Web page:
UCLA gymnastics coach on why ‘winning at all costs’ doesn’t work

Even if you don’t follow competitive gymnastics, you may have seen UCLA gymnast Katelyn Ohashi’s viral floor routine, which blew up on social media.

The UCLA women’s team is a powerhouse. They have two Olympic gold medalists onboard, and have won seven NCAA championships.

Head coach Valorie Kondos Field is going for the eighth NCAA championship. She’s been coaching the team for more than three decades, and she’s retiring after this season.

With all the spotlight on her athletes, Kondos Field says they need to give back to their fans -- often young girls and fledgling gymnasts who are asking for autographs at UCLA meets. “Our athletes are exhausted, they're hungry, they're tired, they want to get ice on their bodies. But we need to take that time to say thank you to them,” says Kondos Field.

Valorie Kondos Field at KCRW. Photo by Amy Ta/KCRW

An equal playing field, where everybody does grunt work

Kondos Field doesn’t have ranks in her team. “We don’t have the freshman do all the grunt work. We’re all just part of UCLA gymnastics. And so it's very important that none of us get too full of ourselves, where we’re above moving mats, chalking bars,” she says.

She recounts how this work ethic manifested six years ago when Olympic gold medalist Jordyn Wieber became the team’s manager.

“I said, ‘Well Jordyn, if you're going to be a team manager, that means you need to chalk the bars, and move the mats, and do the laundry.’ ...And she said, ‘I will do anything for my team,’” recalls Kondos Field.

Becoming UCLA head coach, then a ‘leader worth following’

Kondos Field started her career at UCLA in 1982 as the choreographer and dance coach for the gymnastics team. She had been a ballet dancer, with no experience in gymnastics. (She admits she didn’t even do a cartwheel until her 58th birthday last year).

“I kept choreographing, and then in 1990, I was called into the athletic director’s office, said they said, ‘We would like for you to be the new head coach.’ And I laughed out loud, and I said, ‘You know I don't know the first thing about gymnastics.’ And they said, ‘We've observed how you work with the student athletes, and we like the fact that you're firm with them, but you're compassionate. And we trust you'll figure the rest out,’” Kondos Field recalls.

Kondos Field says she struggled to find an approach that worked for her as a coach. She didn’t grow up in the athletics world. “The first few years I was a head coach, we were horrible. I was horrible, we were horrible,” she says.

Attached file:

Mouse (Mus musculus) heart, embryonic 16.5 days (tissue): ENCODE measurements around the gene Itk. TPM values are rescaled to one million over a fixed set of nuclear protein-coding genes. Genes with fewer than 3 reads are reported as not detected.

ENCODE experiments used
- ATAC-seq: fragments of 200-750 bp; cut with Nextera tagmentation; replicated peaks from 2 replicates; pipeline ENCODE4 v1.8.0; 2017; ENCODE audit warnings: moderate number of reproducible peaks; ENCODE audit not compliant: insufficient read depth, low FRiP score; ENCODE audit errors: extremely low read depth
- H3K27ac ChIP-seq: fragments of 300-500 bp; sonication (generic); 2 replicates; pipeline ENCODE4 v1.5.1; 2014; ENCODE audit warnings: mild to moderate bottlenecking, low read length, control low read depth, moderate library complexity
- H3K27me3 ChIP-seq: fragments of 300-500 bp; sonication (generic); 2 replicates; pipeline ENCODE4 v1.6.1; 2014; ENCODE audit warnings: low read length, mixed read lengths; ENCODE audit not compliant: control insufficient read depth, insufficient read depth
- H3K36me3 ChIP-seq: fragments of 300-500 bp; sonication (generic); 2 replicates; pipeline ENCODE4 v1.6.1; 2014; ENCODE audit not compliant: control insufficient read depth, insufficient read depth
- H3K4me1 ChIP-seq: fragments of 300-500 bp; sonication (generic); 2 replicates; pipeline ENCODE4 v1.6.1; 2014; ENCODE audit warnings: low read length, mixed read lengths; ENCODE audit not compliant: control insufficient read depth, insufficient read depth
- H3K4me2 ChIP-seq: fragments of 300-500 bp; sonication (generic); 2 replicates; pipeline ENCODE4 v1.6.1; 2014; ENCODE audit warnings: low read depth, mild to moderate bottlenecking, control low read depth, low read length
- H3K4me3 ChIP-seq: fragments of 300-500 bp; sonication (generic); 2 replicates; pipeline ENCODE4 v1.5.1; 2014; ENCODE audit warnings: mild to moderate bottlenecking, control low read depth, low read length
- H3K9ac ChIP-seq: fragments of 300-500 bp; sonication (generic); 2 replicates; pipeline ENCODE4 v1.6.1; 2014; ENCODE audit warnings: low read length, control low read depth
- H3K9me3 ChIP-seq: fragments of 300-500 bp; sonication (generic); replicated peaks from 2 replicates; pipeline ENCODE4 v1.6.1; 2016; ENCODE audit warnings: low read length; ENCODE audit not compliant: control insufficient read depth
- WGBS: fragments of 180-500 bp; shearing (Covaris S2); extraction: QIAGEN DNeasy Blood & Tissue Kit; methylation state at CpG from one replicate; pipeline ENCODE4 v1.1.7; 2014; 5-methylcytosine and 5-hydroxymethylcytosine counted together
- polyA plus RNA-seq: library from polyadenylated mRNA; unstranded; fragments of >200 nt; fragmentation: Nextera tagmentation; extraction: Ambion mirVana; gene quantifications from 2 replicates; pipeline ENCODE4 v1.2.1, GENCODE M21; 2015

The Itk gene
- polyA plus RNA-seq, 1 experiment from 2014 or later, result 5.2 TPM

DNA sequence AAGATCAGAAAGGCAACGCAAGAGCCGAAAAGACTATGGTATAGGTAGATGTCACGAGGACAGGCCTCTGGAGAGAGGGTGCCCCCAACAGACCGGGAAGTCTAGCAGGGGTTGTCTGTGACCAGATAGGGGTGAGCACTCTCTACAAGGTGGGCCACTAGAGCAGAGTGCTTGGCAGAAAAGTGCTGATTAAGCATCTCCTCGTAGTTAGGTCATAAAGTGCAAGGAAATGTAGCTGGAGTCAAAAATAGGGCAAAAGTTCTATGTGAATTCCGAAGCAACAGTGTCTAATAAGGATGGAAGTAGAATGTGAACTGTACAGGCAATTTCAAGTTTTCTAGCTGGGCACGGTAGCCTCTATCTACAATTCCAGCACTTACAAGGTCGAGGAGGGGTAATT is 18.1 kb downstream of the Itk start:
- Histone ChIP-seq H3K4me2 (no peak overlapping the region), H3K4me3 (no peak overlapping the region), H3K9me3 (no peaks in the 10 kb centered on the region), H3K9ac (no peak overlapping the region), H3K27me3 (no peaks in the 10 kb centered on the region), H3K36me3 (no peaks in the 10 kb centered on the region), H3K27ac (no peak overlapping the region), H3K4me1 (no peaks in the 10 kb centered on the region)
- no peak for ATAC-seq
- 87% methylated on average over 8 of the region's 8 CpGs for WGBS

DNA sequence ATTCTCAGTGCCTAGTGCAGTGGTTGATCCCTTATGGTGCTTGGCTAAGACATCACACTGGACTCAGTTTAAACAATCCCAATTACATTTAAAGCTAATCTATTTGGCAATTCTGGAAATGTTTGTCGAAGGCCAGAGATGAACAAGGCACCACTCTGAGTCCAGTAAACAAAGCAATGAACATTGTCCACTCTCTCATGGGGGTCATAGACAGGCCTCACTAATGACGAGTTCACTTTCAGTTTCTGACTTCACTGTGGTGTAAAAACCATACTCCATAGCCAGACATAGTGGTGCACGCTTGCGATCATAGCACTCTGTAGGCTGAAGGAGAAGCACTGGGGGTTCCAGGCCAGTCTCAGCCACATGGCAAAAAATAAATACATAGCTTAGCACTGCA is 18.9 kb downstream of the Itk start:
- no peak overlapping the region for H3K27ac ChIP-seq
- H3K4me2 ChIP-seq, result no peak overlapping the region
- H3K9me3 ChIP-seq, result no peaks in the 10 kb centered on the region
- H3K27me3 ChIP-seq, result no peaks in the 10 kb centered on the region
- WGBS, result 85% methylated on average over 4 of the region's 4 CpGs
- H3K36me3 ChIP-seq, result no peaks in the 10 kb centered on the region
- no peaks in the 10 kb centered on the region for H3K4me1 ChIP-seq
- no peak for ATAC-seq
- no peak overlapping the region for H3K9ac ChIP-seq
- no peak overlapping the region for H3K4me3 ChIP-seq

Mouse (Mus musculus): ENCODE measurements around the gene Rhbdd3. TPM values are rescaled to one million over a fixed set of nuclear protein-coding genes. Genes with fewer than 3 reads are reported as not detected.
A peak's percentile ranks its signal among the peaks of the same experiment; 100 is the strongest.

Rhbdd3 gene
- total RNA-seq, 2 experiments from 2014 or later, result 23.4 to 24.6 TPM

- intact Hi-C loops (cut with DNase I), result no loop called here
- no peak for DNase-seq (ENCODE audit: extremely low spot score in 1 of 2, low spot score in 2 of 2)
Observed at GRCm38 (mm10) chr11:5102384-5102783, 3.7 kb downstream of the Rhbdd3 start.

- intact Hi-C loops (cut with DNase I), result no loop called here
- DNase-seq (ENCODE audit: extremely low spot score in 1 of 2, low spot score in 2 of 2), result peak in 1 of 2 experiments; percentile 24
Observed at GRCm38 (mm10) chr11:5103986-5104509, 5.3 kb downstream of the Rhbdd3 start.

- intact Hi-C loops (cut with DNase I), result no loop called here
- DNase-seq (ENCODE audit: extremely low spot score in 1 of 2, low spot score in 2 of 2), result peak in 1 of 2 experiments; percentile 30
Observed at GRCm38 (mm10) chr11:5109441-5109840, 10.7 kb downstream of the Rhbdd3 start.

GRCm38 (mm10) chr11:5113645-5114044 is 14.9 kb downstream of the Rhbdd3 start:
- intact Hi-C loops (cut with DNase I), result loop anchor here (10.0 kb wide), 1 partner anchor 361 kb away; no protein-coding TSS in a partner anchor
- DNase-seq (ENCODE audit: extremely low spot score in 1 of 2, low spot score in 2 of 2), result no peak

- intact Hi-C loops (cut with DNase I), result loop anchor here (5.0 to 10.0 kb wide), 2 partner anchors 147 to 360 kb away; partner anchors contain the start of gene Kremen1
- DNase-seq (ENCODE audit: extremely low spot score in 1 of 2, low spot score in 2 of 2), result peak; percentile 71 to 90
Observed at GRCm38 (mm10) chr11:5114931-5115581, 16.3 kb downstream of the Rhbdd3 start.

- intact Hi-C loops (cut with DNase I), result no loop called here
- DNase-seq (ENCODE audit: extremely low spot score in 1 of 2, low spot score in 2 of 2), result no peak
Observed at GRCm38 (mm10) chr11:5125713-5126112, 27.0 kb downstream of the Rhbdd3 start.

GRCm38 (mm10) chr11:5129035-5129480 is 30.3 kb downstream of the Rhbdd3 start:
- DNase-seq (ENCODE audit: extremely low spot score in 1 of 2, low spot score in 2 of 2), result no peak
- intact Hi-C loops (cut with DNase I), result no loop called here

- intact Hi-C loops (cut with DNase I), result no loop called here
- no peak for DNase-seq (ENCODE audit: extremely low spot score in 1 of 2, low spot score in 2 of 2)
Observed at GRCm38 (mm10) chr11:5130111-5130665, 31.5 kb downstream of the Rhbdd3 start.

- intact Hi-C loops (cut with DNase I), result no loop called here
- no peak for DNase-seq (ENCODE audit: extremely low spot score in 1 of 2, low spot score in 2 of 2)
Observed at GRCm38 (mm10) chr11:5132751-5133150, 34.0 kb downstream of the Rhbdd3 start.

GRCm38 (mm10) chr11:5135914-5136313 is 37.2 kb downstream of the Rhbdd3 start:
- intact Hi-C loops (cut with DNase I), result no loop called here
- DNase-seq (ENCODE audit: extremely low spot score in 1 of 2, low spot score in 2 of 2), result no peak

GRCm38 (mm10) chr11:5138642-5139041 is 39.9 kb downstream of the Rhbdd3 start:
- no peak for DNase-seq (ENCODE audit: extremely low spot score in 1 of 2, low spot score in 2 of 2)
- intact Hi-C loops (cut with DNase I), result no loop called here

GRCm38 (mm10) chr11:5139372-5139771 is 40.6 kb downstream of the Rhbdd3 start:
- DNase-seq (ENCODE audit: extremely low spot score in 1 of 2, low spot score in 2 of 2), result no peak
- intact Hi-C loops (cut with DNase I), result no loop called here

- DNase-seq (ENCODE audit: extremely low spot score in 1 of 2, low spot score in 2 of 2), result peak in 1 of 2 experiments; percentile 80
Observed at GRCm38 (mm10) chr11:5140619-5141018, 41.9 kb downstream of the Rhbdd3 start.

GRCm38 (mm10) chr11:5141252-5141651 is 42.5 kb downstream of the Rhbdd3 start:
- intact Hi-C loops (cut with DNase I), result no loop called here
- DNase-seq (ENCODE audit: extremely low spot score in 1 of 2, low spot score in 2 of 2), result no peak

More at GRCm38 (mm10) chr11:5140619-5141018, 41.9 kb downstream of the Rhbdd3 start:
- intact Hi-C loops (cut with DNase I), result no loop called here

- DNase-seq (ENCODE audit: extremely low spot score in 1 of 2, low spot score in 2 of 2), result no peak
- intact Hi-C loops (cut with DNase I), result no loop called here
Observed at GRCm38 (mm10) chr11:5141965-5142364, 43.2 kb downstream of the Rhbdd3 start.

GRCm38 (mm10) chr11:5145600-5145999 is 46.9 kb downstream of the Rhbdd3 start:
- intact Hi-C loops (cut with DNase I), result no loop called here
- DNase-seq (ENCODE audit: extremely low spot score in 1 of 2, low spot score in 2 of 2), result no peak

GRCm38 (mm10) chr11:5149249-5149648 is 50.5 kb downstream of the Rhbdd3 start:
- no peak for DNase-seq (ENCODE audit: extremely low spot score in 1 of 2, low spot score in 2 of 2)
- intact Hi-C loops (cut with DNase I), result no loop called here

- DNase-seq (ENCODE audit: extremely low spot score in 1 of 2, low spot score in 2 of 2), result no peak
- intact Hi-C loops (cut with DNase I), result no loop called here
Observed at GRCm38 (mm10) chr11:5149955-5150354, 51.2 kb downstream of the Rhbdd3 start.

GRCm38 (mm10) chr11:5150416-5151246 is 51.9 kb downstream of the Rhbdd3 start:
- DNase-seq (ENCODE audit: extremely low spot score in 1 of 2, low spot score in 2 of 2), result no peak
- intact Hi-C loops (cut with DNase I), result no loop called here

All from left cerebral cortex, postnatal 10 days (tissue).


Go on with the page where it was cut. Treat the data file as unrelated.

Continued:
However, that changed after learning former UCLA basketball coach John Wooden’s definition of success: “success is peace of mind, which is a direct result in knowing you have done your best.”

After that, she started being herself. “A few years after that, a few of my athletes said to me, ‘Miss Val, you have finally become a leader worth following because you're being authentic, and true to yourself. And even when you make mistakes, it's okay because we know your intentions are pure.’ ”

Motivating change

“I didn't grow up with ‘go hard or go home.’ I didn't grow up with ‘winners make adjustments, and losers make excuses.’ But I thought all those things sounded really cool. So I just mimicked them, and to a horrible result,” Kondos Field says.

She says there are two types of coaches: One dictates change in athletes, and demands winning at all costs; while the other motivates change in athletes. She embraces the latter.

“I'm gonna say to you, ‘You know what? The reason why you're falling off the beam is because you're not pushing through your legs. So if you'll think about getting your leg straight as you're pushing off the beam, before you split into the back handspring, you're going to have a better result.’ That’s motivating the change. That's motivating someone to want to change. And I believe that is the way parents should parent, and coaches should coach.”

Not believing in failure or perfection  

Kondos Field says failure is another f-word someone made up to make people feel bad about themselves. “I believe any time you attempt to do something, and it doesn't work, you at least learn something in the process of what you should do or not do.”

Kondos Field doesn’t believe in perfection either, despite the sport’s emphasis on the “perfect 10.” Instead, her team strives to get one percent better every day.

“Sometimes you're going to get a 10 when you really didn't deserve it. And sometimes you're going to not get a 10 when you did deserve it. And it's all about pursuing this illusion of perfection,” she says.

On sexual abuse in gymnastics and the college admissions scandal

Some of Kondos Fields’ athletes have worked with Larry Nassar, the former Olympic team doctor who was sentenced in January to 40-175 years in prison for sexual abuse.

She says they’ve acknowledged the abuse and that it wasn’t okay, and are still proud and don’t live as victims.

And when it comes to the recent college admissions cheating scandal, in which parents broke the law to get their kids into elite schools, Kondos Field says, “The first question I want to ask the parents is: Did your daughter want to get into that school? Or did you want the bragging rights of them getting into that school?’”

She says the nation needs to have a continuous discussion “about transformative coaching, transformative parenting, and what that looks like in this day and age where our youth are reporting to being so stressed out, and so much anxiety, and so much reports of loneliness and depression, and unfortunately suicide -- more so than ever before in our history.”

-- Written by Amy Ta, produced by Caitlin Plummer